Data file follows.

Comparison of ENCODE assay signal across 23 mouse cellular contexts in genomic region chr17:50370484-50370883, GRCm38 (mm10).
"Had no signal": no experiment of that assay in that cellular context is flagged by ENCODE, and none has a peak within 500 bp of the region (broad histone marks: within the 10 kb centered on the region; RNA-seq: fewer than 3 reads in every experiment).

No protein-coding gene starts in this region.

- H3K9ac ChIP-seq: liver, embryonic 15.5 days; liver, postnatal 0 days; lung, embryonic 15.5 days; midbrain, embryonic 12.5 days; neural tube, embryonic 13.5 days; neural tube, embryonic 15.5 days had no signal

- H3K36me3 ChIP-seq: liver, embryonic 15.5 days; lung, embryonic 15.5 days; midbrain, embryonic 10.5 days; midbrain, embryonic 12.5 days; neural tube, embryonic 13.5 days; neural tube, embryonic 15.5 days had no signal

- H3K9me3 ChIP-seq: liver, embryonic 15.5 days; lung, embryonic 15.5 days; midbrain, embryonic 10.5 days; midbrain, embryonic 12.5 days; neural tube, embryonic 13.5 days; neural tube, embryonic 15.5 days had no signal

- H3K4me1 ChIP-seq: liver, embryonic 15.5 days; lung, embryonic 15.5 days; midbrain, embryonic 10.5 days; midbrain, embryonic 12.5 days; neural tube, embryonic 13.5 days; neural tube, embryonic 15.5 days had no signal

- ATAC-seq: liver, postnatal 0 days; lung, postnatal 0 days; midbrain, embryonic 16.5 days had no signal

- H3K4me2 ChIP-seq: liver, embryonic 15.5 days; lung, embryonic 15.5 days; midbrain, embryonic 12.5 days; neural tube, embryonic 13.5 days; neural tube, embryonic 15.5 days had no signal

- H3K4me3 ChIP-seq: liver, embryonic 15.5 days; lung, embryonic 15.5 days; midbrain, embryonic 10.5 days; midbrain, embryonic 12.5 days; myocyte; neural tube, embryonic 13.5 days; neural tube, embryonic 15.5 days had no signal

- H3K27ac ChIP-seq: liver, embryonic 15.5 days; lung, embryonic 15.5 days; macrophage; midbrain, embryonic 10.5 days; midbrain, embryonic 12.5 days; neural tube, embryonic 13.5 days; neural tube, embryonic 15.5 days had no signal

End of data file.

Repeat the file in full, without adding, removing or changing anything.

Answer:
Comparison of ENCODE assay signal across 23 mouse cellular contexts in genomic region chr17:50370484-50370883, GRCm38 (mm10).
"Had no signal": no experiment of that assay in that cellular context is flagged by ENCODE, and none has a peak within 500 bp of the region (broad histone marks: within the 10 kb centered on the region; RNA-seq: fewer than 3 reads in every experiment).

No protein-coding gene starts in this region.

- H3K9ac ChIP-seq: liver, embryonic 15.5 days; liver, postnatal 0 days; lung, embryonic 15.5 days; midbrain, embryonic 12.5 days; neural tube, embryonic 13.5 days; neural tube, embryonic 15.5 days had no signal

- H3K36me3 ChIP-seq: liver, embryonic 15.5 days; lung, embryonic 15.5 days; midbrain, embryonic 10.5 days; midbrain, embryonic 12.5 days; neural tube, embryonic 13.5 days; neural tube, embryonic 15.5 days had no signal

- H3K9me3 ChIP-seq: liver, embryonic 15.5 days; lung, embryonic 15.5 days; midbrain, embryonic 10.5 days; midbrain, embryonic 12.5 days; neural tube, embryonic 13.5 days; neural tube, embryonic 15.5 days had no signal

- H3K4me1 ChIP-seq: liver, embryonic 15.5 days; lung, embryonic 15.5 days; midbrain, embryonic 10.5 days; midbrain, embryonic 12.5 days; neural tube, embryonic 13.5 days; neural tube, embryonic 15.5 days had no signal

- ATAC-seq: liver, postnatal 0 days; lung, postnatal 0 days; midbrain, embryonic 16.5 days had no signal

- H3K4me2 ChIP-seq: liver, embryonic 15.5 days; lung, embryonic 15.5 days; midbrain, embryonic 12.5 days; neural tube, embryonic 13.5 days; neural tube, embryonic 15.5 days had no signal

- H3K4me3 ChIP-seq: liver, embryonic 15.5 days; lung, embryonic 15.5 days; midbrain, embryonic 10.5 days; midbrain, embryonic 12.5 days; myocyte; neural tube, embryonic 13.5 days; neural tube, embryonic 15.5 days had no signal

- H3K27ac ChIP-seq: liver, embryonic 15.5 days; lung, embryonic 15.5 days; macrophage; midbrain, embryonic 10.5 days; midbrain, embryonic 12.5 days; neural tube, embryonic 13.5 days; neural tube, embryonic 15.5 days had no signal